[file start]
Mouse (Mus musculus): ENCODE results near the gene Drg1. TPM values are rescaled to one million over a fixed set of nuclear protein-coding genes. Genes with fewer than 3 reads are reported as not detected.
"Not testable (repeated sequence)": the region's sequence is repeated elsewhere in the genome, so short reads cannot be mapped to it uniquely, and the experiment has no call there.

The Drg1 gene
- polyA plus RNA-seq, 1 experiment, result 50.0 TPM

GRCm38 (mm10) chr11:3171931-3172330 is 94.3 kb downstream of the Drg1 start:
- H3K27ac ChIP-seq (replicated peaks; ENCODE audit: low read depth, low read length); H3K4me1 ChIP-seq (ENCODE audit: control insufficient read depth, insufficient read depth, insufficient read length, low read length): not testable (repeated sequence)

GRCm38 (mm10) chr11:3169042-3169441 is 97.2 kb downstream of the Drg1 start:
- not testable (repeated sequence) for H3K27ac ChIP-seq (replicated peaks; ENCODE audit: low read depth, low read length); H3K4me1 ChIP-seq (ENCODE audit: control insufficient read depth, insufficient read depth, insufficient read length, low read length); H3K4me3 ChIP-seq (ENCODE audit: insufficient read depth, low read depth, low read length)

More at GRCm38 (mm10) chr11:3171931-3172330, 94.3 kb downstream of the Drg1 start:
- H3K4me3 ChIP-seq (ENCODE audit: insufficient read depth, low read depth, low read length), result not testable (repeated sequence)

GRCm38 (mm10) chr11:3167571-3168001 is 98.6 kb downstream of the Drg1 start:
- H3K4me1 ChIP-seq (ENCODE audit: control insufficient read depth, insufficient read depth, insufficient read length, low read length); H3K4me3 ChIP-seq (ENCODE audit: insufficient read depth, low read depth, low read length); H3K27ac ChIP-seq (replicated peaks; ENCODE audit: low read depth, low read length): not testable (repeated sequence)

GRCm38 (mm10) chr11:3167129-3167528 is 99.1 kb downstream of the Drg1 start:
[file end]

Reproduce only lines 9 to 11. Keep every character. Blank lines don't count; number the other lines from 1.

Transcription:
More at GRCm38 (mm10) chr11:3171931-3172330, 94.3 kb downstream of the Drg1 start:
- H3K4me3 ChIP-seq (ENCODE audit: insufficient read depth, low read depth, low read length), result not testable (repeated sequence)

GRCm38 (mm10) chr11:3167571-3168001 is 98.6 kb downstream of the Drg1 start: